In this accident, the derailed cars were built to a higher standard, known as CPC-1232. Although these cars feature tougher steel and half-head shields, they do not all have jackets or thermal protection, and the speed of the train had a direct impact on the severity of the tank-car damage. Consequently, we found similar performance issues as at Lac-Mégantic.
In this accident:
- The shells on eight cars breached, releasing crude oil and igniting a large pool fire.
- Seven other tank cars, lying in this pool, sustained thermal tears, releasing yet more product.
As we all know, crude oil can be highly volatile, and in this case it led to fires that burned for five days.
Since the accident, CN has:
- Replaced 44 miles of rail on the Ruel subdivision;
- Modified its track-inspection guidelines,
- Improved employee training, and mentoring,
- Purchased automated joint bar inspection equipment, and
- Implemented a comprehensive environmental plan to restore the site to pre-accident conditions.
However, many of the same risk factors from this accident could apply almost anywhere else in the country. That's why more must still be done.
The TSB Chair will now talk more about what the TSB wants done to improve rail safety—wherever dangerous goods are being transported.
Thank you, Rob.
After Lac-Mégantic, Transport Canada announced a new standard for tank cars carrying flammable liquids. These cars, known as TC-117, have thicker steel and additional safety features such as full head shields, jackets, and thermal protection. Furthermore, last fall, the minister of transport announced an accelerated phase-out of the “legacy” DOT 111 tank cars like those used in Lac-Mégantic.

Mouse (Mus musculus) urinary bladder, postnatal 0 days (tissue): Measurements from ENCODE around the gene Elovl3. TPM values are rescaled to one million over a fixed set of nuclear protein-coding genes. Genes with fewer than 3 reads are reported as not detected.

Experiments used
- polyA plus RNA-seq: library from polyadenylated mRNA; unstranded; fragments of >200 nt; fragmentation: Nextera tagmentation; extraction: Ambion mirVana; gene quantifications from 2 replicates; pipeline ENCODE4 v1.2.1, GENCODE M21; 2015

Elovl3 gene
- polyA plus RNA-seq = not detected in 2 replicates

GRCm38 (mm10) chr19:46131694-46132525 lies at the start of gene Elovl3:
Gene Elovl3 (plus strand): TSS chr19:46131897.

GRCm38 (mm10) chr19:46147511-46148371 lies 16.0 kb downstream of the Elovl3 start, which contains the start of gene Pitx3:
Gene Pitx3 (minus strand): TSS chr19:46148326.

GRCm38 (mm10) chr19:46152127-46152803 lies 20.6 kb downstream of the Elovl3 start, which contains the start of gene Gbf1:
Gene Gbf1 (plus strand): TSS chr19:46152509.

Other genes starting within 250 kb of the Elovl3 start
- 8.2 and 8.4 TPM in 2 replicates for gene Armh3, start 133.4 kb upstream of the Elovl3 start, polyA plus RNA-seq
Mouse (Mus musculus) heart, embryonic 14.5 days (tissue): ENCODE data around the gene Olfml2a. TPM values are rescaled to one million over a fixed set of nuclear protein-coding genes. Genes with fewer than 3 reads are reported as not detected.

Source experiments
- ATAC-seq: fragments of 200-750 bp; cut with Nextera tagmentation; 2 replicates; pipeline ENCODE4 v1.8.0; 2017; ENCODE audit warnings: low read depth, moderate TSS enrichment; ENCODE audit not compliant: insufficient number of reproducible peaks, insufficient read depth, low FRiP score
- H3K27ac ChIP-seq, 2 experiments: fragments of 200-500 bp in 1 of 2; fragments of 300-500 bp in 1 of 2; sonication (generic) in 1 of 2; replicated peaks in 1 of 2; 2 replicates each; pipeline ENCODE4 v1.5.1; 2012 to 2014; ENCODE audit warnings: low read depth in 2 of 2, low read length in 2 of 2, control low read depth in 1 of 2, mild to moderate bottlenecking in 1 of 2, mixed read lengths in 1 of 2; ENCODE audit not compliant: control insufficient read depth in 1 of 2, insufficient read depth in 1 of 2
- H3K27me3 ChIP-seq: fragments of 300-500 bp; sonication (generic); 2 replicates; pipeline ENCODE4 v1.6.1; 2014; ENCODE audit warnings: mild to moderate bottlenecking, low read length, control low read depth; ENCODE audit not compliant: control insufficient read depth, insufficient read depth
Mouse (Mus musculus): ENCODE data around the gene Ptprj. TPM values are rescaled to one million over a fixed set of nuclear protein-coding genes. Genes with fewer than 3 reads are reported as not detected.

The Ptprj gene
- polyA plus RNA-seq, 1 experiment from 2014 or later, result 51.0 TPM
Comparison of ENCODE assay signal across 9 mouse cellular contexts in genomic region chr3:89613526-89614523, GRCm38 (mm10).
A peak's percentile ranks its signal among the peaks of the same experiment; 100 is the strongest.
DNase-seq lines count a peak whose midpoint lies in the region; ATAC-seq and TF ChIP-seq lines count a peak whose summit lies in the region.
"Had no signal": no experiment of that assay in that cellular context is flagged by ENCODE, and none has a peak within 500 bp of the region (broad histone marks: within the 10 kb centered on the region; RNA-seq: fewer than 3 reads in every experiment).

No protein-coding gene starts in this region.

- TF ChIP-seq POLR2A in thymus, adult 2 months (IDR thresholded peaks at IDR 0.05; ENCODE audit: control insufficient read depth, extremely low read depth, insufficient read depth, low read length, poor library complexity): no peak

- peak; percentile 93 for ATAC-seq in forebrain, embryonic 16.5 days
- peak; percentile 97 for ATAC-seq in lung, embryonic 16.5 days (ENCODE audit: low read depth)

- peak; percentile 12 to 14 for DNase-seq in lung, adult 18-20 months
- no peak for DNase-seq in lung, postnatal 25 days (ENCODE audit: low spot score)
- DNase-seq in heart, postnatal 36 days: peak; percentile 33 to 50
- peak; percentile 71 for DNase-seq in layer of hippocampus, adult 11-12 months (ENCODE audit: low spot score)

However, given the known deficiencies with the CPC 1232's and the fact that they won't be fully phased out until 2025, the risk is clear. Until then, less-robust tank cars, such as those involved in this occurrence, will continue to be allowed to transport Class 3 flammable liquids.
Moreover, since this derailment occurred at a speed below the maximum permitted, the TSB is concerned that such a limit may not be sufficient for some trains—particularly unit trains carrying flammable liquids.
Speed, however, is not the only variable in determining the severity of an accident. A train's “risk profile”—the type and amount of product, as well as how that product is distributed within the train consist—is also critical. The TSB therefore recommends that Transport Canada conduct a detailed study of all the factors that increase the severity of derailments involving dangerous goods, so that TC can then identify appropriate mitigating strategies and amend the Rules Respecting Key Trains and Key Routes accordingly.
This accident occurred on an isolated stretch of rail in Northern Ontario, and thankfully no one was injured. But so long as the same risks exist—track-maintenance issues, railway personnel training, train speed, and tank cars that aren't sufficiently robust—the consequences of the next rail accident may not only be environmental. That's why the issue of transporting flammable liquids by rail has been on the TSB's Watchlist since 2014 … and why it will remain there until these risks are significantly reduced.